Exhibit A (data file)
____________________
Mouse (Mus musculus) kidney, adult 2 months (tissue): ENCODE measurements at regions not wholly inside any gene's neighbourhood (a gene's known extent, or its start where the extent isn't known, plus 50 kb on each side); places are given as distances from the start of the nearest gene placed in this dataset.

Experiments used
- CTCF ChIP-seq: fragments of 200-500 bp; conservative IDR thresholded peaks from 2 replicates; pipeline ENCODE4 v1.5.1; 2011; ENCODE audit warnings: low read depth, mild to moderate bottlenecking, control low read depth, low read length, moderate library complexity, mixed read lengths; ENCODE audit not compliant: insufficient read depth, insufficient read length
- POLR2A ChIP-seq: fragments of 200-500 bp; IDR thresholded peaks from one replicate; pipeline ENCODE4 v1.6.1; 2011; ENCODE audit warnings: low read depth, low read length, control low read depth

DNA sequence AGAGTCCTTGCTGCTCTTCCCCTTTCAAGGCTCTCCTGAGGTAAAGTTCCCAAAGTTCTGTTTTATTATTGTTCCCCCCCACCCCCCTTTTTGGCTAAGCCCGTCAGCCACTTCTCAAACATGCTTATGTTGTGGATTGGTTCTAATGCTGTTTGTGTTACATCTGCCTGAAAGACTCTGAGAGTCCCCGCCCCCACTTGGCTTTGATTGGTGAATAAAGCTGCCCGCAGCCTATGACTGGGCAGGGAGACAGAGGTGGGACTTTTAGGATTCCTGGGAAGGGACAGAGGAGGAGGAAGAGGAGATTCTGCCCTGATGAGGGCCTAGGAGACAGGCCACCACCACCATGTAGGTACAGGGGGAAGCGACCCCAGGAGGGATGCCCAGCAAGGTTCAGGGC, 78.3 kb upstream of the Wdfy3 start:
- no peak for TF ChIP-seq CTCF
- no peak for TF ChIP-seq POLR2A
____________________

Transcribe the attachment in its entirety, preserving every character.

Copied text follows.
Mouse (Mus musculus) kidney, adult 2 months (tissue): ENCODE measurements at regions not wholly inside any gene's neighbourhood (a gene's known extent, or its start where the extent isn't known, plus 50 kb on each side); places are given as distances from the start of the nearest gene placed in this dataset.

Experiments used
- CTCF ChIP-seq: fragments of 200-500 bp; conservative IDR thresholded peaks from 2 replicates; pipeline ENCODE4 v1.5.1; 2011; ENCODE audit warnings: low read depth, mild to moderate bottlenecking, control low read depth, low read length, moderate library complexity, mixed read lengths; ENCODE audit not compliant: insufficient read depth, insufficient read length
- POLR2A ChIP-seq: fragments of 200-500 bp; IDR thresholded peaks from one replicate; pipeline ENCODE4 v1.6.1; 2011; ENCODE audit warnings: low read depth, low read length, control low read depth

DNA sequence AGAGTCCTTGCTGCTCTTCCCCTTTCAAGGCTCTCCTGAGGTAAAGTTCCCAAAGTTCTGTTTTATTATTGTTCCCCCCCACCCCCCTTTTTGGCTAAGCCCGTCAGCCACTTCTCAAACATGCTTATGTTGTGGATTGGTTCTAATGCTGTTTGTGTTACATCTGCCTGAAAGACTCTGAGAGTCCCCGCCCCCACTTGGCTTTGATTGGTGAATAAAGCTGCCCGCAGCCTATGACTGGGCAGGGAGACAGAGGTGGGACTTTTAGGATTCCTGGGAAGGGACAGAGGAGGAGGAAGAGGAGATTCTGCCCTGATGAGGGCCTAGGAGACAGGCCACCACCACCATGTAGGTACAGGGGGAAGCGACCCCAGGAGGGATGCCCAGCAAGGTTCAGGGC, 78.3 kb upstream of the Wdfy3 start:
- no peak for TF ChIP-seq CTCF
- no peak for TF ChIP-seq POLR2A